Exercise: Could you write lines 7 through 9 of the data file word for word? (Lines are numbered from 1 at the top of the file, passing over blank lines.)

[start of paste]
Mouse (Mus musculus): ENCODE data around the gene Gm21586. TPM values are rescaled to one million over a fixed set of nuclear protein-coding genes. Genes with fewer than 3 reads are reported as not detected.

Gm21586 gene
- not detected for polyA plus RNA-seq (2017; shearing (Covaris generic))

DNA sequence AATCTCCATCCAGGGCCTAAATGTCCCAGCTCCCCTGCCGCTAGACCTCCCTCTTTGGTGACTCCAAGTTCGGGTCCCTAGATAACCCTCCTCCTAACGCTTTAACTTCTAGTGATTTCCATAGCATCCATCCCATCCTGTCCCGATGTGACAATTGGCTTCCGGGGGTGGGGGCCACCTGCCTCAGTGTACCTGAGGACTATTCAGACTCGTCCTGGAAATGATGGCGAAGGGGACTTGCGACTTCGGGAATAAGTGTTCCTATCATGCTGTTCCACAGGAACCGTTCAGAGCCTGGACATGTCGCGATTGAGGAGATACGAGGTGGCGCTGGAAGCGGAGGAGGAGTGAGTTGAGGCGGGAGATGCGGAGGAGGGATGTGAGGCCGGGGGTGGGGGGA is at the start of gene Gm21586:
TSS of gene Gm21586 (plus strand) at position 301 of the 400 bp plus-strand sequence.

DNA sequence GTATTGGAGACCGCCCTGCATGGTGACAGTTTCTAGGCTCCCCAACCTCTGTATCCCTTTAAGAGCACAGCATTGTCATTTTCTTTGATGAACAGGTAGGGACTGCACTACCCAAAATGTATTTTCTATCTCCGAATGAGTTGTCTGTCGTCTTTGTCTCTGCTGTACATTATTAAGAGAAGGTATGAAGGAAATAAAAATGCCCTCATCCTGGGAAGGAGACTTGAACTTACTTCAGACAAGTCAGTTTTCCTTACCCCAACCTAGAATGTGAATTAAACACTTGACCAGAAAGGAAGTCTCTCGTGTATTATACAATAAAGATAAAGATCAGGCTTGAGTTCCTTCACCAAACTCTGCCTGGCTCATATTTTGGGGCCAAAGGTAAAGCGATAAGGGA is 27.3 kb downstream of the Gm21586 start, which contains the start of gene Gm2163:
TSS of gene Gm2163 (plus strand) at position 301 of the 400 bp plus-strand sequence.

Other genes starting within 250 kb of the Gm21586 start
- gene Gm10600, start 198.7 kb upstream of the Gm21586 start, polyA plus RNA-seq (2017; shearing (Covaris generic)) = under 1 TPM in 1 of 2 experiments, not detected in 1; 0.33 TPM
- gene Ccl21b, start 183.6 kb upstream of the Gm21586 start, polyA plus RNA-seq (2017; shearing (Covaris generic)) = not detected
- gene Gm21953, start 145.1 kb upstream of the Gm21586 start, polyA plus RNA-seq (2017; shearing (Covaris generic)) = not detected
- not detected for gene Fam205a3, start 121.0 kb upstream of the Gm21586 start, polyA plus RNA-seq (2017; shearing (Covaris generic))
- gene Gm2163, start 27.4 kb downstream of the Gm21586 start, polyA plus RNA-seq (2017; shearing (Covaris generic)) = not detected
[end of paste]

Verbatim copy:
TSS of gene Gm2163 (plus strand) at position 301 of the 400 bp plus-strand sequence.

Other genes starting within 250 kb of the Gm21586 start
- gene Gm10600, start 198.7 kb upstream of the Gm21586 start, polyA plus RNA-seq (2017; shearing (Covaris generic)) = under 1 TPM in 1 of 2 experiments, not detected in 1; 0.33 TPM